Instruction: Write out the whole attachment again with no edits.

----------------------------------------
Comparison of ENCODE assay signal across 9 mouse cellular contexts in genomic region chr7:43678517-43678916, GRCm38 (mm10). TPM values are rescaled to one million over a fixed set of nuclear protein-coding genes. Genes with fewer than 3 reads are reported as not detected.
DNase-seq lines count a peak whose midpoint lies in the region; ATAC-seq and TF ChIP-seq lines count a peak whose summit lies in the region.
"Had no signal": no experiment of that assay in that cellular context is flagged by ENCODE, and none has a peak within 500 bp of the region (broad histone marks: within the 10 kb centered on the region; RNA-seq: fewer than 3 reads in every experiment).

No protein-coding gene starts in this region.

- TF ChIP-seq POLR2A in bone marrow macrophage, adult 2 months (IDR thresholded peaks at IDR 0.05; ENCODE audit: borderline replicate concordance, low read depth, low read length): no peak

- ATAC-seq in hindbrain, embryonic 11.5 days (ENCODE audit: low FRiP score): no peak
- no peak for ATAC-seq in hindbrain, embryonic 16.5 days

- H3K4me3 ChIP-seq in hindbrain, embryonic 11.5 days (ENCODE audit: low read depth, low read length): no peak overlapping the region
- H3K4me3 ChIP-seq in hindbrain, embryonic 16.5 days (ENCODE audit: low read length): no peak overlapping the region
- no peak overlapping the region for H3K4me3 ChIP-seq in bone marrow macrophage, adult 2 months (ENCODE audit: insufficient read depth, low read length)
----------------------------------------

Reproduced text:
Comparison of ENCODE assay signal across 9 mouse cellular contexts in genomic region chr7:43678517-43678916, GRCm38 (mm10). TPM values are rescaled to one million over a fixed set of nuclear protein-coding genes. Genes with fewer than 3 reads are reported as not detected.
DNase-seq lines count a peak whose midpoint lies in the region; ATAC-seq and TF ChIP-seq lines count a peak whose summit lies in the region.
"Had no signal": no experiment of that assay in that cellular context is flagged by ENCODE, and none has a peak within 500 bp of the region (broad histone marks: within the 10 kb centered on the region; RNA-seq: fewer than 3 reads in every experiment).

No protein-coding gene starts in this region.

- TF ChIP-seq POLR2A in bone marrow macrophage, adult 2 months (IDR thresholded peaks at IDR 0.05; ENCODE audit: borderline replicate concordance, low read depth, low read length): no peak

- ATAC-seq in hindbrain, embryonic 11.5 days (ENCODE audit: low FRiP score): no peak
- no peak for ATAC-seq in hindbrain, embryonic 16.5 days

- H3K4me3 ChIP-seq in hindbrain, embryonic 11.5 days (ENCODE audit: low read depth, low read length): no peak overlapping the region
- H3K4me3 ChIP-seq in hindbrain, embryonic 16.5 days (ENCODE audit: low read length): no peak overlapping the region
- no peak overlapping the region for H3K4me3 ChIP-seq in bone marrow macrophage, adult 2 months (ENCODE audit: insufficient read depth, low read length)